Pedagogical Rationale for Flipped Learning and Digital Technology in Second Language Acquisition

Pedagogical Rationale for Flipped Learning and Digital Technology in Second Language Acquisition

Edo Forsythe (Hirosaki Gakuin University, Japan)
DOI: 10.4018/978-1-5225-0824-3.ch001
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Abstract

This chapter will explore the background of computer-assisted language learning (CALL) with a focus on how CALL methodologies and digital technology have enabled the implementation of flipped learning methods. The chapter briefly explores the beginning of CALL and its growth through current mobile technology uses. Successive sections explore learner autonomy and digital technology, language learner motivation, sociocultural learning theory, communicative language learning and teaching, language learning strategies, and finally, task-based language learning. Each of these pedagogical foundations of second language acquisition are explored with suggestions for practical application of the methodologies that are directly tied to or supportive of flipped learning and digital technology integration.
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Introduction

Mobile technology is a key element in the future of foreign language education—so say Stockwell (2008) and Park (2011) in confirming a commonly held belief among those who espouse the use of technology in education. Mobile technology in language learning has the potential to positively impact language learners' autonomy and motivation, as well as have a beneficial influence on foreign language (L2) teaching. Communicative language teaching and task-based learning and teaching methods can make best use of the presence of mobile technology in the learning environment. Stockwell (2007; 2008; 2010) found that students were able to employ mobile technology in their language learning experiences, even if there were some logistical and technological limitations at the time of his research. Therefore, L2 educators can use mobile technology to meet students’ needs, encourage their autonomous learning, improve their motivation, and apply sociocultural and communicative learning methodologies in their classrooms.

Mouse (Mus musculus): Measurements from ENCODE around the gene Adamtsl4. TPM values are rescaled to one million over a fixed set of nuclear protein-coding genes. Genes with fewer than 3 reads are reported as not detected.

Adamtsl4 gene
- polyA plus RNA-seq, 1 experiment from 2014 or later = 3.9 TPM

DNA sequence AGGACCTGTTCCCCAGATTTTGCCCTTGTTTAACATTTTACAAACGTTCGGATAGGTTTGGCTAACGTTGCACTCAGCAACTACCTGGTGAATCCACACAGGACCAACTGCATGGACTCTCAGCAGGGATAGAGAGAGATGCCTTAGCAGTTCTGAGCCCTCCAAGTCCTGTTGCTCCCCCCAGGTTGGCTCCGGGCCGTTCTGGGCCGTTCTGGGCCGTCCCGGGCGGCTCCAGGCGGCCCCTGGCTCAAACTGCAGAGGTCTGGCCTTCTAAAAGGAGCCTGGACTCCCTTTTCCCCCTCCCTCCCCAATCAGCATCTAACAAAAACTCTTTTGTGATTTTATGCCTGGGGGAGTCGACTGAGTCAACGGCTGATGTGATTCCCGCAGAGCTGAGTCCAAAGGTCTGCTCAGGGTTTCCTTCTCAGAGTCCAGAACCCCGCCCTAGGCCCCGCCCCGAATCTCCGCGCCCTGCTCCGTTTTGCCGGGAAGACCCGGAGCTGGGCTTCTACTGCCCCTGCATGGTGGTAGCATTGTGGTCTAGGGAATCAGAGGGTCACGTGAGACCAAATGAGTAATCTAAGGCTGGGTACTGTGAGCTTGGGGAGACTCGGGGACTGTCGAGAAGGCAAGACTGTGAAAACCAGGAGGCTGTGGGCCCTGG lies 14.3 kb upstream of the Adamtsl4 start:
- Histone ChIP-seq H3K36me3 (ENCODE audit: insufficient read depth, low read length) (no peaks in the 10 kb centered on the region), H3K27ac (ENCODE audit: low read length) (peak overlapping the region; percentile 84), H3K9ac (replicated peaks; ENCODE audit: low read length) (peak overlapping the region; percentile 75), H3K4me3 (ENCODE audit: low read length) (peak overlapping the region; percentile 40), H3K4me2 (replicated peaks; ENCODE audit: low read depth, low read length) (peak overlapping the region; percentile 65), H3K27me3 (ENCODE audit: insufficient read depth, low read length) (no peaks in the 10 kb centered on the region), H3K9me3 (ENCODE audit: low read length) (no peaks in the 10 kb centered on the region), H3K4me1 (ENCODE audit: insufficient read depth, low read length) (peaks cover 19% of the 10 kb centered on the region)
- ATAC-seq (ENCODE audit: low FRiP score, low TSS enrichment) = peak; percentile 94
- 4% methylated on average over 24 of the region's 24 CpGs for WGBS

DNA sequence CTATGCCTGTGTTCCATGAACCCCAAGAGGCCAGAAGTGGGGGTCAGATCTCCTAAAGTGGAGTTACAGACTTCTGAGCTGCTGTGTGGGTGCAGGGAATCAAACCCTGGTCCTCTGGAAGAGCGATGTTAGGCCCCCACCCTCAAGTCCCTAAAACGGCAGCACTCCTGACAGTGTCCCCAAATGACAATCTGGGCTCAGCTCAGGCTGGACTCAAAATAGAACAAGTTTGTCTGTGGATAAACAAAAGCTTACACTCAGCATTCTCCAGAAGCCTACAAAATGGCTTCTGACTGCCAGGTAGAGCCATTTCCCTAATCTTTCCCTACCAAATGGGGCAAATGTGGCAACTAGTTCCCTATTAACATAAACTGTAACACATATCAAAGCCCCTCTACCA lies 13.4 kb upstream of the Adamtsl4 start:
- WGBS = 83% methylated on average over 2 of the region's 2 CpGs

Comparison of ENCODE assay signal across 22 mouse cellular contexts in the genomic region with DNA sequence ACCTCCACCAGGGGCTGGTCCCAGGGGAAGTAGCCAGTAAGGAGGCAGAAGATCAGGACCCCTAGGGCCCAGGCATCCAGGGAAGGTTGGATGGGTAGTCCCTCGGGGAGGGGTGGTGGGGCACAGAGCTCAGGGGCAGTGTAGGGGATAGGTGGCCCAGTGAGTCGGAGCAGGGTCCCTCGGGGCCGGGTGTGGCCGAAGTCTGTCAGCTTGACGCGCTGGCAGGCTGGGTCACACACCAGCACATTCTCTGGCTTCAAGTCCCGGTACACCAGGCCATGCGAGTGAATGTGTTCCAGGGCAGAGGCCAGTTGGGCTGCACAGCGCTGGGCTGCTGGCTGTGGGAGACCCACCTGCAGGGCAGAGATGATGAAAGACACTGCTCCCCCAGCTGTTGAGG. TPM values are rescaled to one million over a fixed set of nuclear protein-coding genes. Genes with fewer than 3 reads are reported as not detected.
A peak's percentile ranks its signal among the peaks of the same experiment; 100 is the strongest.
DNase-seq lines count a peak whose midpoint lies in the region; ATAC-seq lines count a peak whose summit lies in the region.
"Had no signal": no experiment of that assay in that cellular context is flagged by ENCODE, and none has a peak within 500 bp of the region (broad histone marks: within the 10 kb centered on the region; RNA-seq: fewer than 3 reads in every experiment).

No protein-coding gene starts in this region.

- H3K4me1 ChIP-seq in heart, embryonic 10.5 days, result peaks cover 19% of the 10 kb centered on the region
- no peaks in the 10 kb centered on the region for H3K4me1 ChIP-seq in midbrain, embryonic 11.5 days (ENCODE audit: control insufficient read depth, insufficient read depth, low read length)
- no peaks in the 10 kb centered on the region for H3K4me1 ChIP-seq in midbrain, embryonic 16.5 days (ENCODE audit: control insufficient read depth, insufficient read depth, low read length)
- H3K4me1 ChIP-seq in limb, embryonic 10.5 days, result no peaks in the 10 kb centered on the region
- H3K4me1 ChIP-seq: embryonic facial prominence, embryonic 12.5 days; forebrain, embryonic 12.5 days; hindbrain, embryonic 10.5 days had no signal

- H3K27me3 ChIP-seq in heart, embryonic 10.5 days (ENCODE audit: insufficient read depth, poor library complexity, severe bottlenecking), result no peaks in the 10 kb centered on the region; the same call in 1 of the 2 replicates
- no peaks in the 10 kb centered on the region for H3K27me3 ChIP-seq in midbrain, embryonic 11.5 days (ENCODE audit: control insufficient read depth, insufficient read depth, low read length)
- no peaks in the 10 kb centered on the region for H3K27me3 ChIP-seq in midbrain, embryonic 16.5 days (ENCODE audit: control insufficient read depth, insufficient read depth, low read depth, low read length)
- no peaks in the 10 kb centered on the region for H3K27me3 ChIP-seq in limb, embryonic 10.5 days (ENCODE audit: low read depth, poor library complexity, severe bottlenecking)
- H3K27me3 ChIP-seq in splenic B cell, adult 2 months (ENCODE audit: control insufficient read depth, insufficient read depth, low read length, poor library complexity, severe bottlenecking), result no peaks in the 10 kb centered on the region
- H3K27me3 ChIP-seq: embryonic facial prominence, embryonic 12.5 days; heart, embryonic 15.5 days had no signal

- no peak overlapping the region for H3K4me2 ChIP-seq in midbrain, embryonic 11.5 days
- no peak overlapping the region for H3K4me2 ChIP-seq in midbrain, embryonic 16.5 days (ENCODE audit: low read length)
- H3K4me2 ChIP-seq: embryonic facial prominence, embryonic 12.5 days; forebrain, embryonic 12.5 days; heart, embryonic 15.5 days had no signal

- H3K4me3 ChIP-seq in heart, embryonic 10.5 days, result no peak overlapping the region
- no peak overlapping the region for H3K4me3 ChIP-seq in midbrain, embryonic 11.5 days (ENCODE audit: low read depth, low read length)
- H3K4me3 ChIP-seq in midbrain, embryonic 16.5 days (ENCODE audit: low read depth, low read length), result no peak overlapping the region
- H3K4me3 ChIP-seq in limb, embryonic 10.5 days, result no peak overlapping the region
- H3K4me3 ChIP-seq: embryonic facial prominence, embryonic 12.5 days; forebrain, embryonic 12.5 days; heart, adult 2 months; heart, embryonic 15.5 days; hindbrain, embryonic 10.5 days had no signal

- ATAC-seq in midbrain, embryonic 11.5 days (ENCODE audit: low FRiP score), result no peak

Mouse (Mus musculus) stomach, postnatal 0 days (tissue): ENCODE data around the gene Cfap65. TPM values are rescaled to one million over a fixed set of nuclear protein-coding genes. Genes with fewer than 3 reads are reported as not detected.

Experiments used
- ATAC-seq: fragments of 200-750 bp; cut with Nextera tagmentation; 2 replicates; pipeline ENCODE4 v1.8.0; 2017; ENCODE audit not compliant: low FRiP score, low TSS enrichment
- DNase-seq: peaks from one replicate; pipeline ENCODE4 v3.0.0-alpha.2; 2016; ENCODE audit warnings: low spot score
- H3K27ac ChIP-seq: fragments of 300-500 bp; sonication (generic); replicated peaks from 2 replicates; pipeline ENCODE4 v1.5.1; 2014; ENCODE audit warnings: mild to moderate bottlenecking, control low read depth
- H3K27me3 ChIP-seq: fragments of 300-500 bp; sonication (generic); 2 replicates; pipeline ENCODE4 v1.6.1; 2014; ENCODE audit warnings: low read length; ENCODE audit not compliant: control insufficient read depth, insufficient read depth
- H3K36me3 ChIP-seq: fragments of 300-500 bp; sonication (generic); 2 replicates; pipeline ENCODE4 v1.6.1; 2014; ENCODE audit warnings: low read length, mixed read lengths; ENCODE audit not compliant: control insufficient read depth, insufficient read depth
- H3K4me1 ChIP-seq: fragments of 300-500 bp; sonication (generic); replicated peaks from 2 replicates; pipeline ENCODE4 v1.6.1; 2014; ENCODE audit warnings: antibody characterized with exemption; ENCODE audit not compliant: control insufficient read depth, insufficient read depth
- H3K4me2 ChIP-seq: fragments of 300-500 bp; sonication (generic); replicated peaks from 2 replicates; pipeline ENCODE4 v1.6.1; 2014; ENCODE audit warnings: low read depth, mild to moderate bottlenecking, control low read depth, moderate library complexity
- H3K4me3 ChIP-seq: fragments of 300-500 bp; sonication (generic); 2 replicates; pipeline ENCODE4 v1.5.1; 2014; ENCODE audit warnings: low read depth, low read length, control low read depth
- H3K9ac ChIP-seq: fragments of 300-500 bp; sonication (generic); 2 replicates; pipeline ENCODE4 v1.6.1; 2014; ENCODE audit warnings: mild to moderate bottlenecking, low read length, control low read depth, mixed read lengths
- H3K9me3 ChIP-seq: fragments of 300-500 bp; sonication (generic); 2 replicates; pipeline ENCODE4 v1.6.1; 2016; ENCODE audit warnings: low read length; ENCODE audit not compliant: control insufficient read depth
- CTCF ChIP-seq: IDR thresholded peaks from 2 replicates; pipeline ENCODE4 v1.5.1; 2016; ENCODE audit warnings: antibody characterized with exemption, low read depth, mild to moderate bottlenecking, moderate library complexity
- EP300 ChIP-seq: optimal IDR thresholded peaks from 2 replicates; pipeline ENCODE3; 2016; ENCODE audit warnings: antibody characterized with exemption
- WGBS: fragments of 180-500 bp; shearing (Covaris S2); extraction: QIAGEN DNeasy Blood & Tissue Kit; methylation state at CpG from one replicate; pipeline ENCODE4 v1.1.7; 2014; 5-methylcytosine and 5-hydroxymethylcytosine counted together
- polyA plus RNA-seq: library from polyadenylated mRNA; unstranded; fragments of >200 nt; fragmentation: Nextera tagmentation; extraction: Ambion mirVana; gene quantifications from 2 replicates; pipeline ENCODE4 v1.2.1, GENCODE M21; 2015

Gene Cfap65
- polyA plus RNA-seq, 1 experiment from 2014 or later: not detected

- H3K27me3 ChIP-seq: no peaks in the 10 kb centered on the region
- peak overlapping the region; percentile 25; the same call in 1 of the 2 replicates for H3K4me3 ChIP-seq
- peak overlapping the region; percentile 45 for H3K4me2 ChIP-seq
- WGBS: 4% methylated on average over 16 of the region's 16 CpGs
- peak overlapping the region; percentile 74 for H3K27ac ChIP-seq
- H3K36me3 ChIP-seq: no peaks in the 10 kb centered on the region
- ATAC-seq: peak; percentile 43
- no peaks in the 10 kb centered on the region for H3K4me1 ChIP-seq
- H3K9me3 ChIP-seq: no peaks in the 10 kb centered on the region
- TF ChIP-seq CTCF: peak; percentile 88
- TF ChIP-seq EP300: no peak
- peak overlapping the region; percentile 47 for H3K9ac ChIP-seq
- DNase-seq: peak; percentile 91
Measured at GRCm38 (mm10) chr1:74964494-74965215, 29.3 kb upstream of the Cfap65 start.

This chapter explores the ways that mobile technology will have a positive impact on foreign language learning in the future based on existing research and its application to current second language acquisition theory and processes in the context of flipped learning. Flipped learning is the teaching practice in which content instruction and exercises normally conducted within the classroom are performed by the learners as homework, and classroom time is used for content practice and application—traditional homework activities (Alvarez, 2011; Leis, Tohei, & Cooke, 2015; Moravec, Williams, Aguilar-Roca, & O’Dowd, 2010). Such flipped learning methods can spur learner autonomy as students develop the ability to direct their own language learning efforts in the flipping of traditional instructional practices. Flipped learning has grown in practice over the past three years, with particular growth—33% of American middle and high school teachers and significant numbers of foreign language teachers—between 2013 and 2014 (Project Tomorrow & Flipped Learning Network, 2015). Even the teachers who have not adopted flipped learning methodology yet are interested and have expressed plans to begin flipping their instruction in the near future; administrators also desire to have their faculty take steps toward flipping their instruction (Project Tomorrow & Flipped Learning Network, 2015). This chapter explores the pedagogical foundations of flipped learning and mobile-assisted language learning (MALL) in support of learner autonomy. The examples used herein pertain to the teaching of English as a foreign language (EFL) in Japan, but the concepts supported by these examples will be generalizeable across the field of foreign language education.

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